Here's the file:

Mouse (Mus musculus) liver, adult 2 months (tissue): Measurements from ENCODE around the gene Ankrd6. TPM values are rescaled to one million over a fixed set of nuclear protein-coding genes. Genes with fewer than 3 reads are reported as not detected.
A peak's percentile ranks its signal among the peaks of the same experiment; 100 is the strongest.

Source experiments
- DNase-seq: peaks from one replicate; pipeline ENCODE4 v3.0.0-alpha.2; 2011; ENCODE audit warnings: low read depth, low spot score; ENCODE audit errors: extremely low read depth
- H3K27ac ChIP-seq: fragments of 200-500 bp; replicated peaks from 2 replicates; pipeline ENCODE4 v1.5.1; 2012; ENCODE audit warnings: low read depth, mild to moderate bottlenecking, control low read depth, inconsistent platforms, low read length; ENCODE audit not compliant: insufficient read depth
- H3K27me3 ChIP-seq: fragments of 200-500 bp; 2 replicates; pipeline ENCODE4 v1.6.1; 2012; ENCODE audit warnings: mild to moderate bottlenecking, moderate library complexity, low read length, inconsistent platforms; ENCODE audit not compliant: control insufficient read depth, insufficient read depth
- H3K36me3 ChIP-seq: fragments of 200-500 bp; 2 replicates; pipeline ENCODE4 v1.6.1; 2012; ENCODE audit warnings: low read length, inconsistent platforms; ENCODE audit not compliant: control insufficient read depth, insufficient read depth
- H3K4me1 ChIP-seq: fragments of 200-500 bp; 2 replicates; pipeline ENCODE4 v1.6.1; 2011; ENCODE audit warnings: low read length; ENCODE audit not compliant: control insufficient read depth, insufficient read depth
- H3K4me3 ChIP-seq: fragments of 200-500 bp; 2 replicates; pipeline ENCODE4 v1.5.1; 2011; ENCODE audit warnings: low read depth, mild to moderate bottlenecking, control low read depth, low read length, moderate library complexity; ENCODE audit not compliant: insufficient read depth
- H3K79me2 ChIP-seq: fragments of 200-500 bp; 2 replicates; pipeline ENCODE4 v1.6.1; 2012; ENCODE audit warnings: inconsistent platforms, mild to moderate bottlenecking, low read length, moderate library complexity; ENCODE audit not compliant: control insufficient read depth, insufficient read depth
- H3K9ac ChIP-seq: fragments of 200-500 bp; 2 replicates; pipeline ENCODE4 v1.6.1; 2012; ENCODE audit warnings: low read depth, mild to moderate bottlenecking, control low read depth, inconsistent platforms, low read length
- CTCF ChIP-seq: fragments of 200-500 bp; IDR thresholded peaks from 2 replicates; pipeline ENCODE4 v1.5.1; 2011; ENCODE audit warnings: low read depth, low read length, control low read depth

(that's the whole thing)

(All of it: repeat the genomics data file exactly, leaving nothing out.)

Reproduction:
Mouse (Mus musculus) liver, adult 2 months (tissue): Measurements from ENCODE around the gene Ankrd6. TPM values are rescaled to one million over a fixed set of nuclear protein-coding genes. Genes with fewer than 3 reads are reported as not detected.
A peak's percentile ranks its signal among the peaks of the same experiment; 100 is the strongest.

Source experiments
- DNase-seq: peaks from one replicate; pipeline ENCODE4 v3.0.0-alpha.2; 2011; ENCODE audit warnings: low read depth, low spot score; ENCODE audit errors: extremely low read depth
- H3K27ac ChIP-seq: fragments of 200-500 bp; replicated peaks from 2 replicates; pipeline ENCODE4 v1.5.1; 2012; ENCODE audit warnings: low read depth, mild to moderate bottlenecking, control low read depth, inconsistent platforms, low read length; ENCODE audit not compliant: insufficient read depth
- H3K27me3 ChIP-seq: fragments of 200-500 bp; 2 replicates; pipeline ENCODE4 v1.6.1; 2012; ENCODE audit warnings: mild to moderate bottlenecking, moderate library complexity, low read length, inconsistent platforms; ENCODE audit not compliant: control insufficient read depth, insufficient read depth
- H3K36me3 ChIP-seq: fragments of 200-500 bp; 2 replicates; pipeline ENCODE4 v1.6.1; 2012; ENCODE audit warnings: low read length, inconsistent platforms; ENCODE audit not compliant: control insufficient read depth, insufficient read depth
- H3K4me1 ChIP-seq: fragments of 200-500 bp; 2 replicates; pipeline ENCODE4 v1.6.1; 2011; ENCODE audit warnings: low read length; ENCODE audit not compliant: control insufficient read depth, insufficient read depth
- H3K4me3 ChIP-seq: fragments of 200-500 bp; 2 replicates; pipeline ENCODE4 v1.5.1; 2011; ENCODE audit warnings: low read depth, mild to moderate bottlenecking, control low read depth, low read length, moderate library complexity; ENCODE audit not compliant: insufficient read depth
- H3K79me2 ChIP-seq: fragments of 200-500 bp; 2 replicates; pipeline ENCODE4 v1.6.1; 2012; ENCODE audit warnings: inconsistent platforms, mild to moderate bottlenecking, low read length, moderate library complexity; ENCODE audit not compliant: control insufficient read depth, insufficient read depth
- H3K9ac ChIP-seq: fragments of 200-500 bp; 2 replicates; pipeline ENCODE4 v1.6.1; 2012; ENCODE audit warnings: low read depth, mild to moderate bottlenecking, control low read depth, inconsistent platforms, low read length
- CTCF ChIP-seq: fragments of 200-500 bp; IDR thresholded peaks from 2 replicates; pipeline ENCODE4 v1.5.1; 2011; ENCODE audit warnings: low read depth, low read length, control low read depth